Creating, editing, and managing content for the new site

As Patrick works on building and testing the site, I’m thinking about what will go into it. A clean, usable architecture is great, but not if you fill it with clunky, cludgy words. Since these prototypes represent a relatively dramatic shift in how we present content, finding the words to fill our pages isn’t going to be a cut and paste kind of operation.

I had several things to consider:

  1. Who to involve.
  2. How to involve them.
  3. How to manage the data generated.
  4. How to share the information appropriately.
  5. How to do it all without making myself batty.

In the end, I decided on Basecamp as the tool that we’ll frame the whole project around. For a relatively low monthly fee, anyone can use Basecamp to manage an extensible number of proejcts for an unlimited number of users, and it has all the classic features of robust project management software: To Dos, a Calendar, a message system, file sharing, and most important for my purposes, collaborate WriteBoards.

To make this all happen, I’ve done the following:

  1. Set up a Basecamp project around the idea that each page of the website will be written by the person/team/department who oversees that work. This involved, essentially, creating the project, naming it, and inviting all stakeholders as participants.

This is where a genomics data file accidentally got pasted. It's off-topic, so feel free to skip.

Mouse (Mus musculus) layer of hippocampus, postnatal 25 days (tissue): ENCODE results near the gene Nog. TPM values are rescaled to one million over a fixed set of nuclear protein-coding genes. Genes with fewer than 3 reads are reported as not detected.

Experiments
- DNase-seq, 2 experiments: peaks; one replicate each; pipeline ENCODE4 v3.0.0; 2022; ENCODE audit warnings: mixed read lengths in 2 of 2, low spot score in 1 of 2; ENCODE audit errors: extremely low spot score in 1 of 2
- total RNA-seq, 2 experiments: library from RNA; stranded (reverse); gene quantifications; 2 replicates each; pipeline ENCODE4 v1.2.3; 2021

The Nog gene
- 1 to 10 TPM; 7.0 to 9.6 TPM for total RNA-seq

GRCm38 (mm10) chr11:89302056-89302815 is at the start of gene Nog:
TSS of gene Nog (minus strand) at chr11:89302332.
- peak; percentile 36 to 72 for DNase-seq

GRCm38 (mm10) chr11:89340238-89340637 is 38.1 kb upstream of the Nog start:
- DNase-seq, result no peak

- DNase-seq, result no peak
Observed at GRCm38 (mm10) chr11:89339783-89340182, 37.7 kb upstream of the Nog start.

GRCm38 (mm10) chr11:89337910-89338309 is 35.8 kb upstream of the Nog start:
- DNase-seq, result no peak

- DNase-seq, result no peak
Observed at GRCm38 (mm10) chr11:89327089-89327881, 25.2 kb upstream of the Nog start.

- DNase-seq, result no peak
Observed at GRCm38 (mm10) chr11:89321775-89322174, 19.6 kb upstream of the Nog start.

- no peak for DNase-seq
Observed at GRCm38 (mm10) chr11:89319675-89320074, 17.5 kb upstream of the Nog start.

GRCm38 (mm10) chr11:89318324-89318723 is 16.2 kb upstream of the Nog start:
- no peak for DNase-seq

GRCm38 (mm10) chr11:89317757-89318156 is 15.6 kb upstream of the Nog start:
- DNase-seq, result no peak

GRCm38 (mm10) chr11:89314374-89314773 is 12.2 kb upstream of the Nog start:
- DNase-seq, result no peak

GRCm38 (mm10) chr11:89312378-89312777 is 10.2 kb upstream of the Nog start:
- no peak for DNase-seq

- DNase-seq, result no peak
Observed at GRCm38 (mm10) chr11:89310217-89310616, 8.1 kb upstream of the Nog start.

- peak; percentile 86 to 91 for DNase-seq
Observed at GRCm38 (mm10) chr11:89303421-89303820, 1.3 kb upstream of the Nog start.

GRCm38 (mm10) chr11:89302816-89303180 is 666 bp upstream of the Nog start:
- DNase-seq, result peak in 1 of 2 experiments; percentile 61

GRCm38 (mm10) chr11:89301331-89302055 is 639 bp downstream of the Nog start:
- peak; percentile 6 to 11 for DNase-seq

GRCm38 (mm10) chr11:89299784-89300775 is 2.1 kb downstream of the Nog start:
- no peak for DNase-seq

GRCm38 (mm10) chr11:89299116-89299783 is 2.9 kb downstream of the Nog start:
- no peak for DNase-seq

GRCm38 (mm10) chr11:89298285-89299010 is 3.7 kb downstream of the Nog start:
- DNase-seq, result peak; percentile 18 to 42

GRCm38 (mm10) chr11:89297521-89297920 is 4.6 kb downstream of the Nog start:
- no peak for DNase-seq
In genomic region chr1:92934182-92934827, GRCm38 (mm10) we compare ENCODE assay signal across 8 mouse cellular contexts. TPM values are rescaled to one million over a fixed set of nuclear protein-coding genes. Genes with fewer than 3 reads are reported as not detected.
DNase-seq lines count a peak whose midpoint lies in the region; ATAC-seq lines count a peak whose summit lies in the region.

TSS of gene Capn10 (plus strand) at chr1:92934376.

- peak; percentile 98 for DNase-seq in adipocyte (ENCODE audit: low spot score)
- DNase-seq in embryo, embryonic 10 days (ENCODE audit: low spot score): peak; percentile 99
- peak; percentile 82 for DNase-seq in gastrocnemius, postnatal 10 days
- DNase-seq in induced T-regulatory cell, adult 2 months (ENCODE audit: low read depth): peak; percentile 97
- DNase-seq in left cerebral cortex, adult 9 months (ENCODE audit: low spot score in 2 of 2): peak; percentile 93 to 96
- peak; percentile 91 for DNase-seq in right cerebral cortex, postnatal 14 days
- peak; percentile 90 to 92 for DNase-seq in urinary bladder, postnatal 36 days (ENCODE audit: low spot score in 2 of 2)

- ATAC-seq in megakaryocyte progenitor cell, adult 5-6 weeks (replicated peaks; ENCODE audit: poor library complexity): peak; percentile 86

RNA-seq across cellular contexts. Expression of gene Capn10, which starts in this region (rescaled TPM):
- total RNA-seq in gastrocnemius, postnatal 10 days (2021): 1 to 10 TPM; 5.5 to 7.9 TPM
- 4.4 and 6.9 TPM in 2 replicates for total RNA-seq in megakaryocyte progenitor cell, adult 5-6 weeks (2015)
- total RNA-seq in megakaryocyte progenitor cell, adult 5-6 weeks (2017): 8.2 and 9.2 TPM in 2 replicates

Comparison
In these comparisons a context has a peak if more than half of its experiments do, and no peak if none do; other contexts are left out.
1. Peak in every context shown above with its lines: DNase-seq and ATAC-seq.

2. Created a To-Do item for each page (ie, “Write: Borrowing Policy”) and assigned it to the lead person for that area.
  3. Held a meeting to introduce the project to all stakeholders at once, and explain the goals and the tool.
  4. Asked each leader to create a WriteBoard for their individual tasks, using our existing documentation as a springboard, and then coordinating their teams to edit the text collaboratively. WriteBoards track versions, and authors, in a way that makes collaboration dead simple.
  5. Created a set of To-Do items for the editing phase — “Edit: Borrowing Policy” — and assigned them largely to myself as the editor of the project. (The exceptions are the pages I am writing; they will be edited by a librarian with a great eye for detail and tone.)
  6. Asked that each writer use the “email this person” feature in Basecamp to inform me when their writing tasks are complete, so I can begin editing, using the versioning in the WriteBoards to indicate which version is the final one.
  7. When I am done editing, I will use the same feature to notify Patrick that the content is ready to be inserted into the finished site.

That multi-phase approach has a few different reasons behind it. First, the single-editor approach ensures that the content will have a coherent tone and approach, will adhere to whatever stylesheet we agree upon, and will make it less likely we make dumb grammatical errors. Second, the multi-author approach ensures that all the facts are true — no one knows our circ policy like the circ staff, so having me write that section is foolish. And, third, using BaseCamp to do the entire project streamlines the information flow for me as the editor, and Patrick as the one who has to process all we create. This way, we each only have one place to consult for content, rather than a slew of emails, shared files, Google docs, and scribbled-upon sheets of paper.

I have high hopes that this will go smoothly, or at least that the speed bumps will be interesting ones. Here’s to rewrites!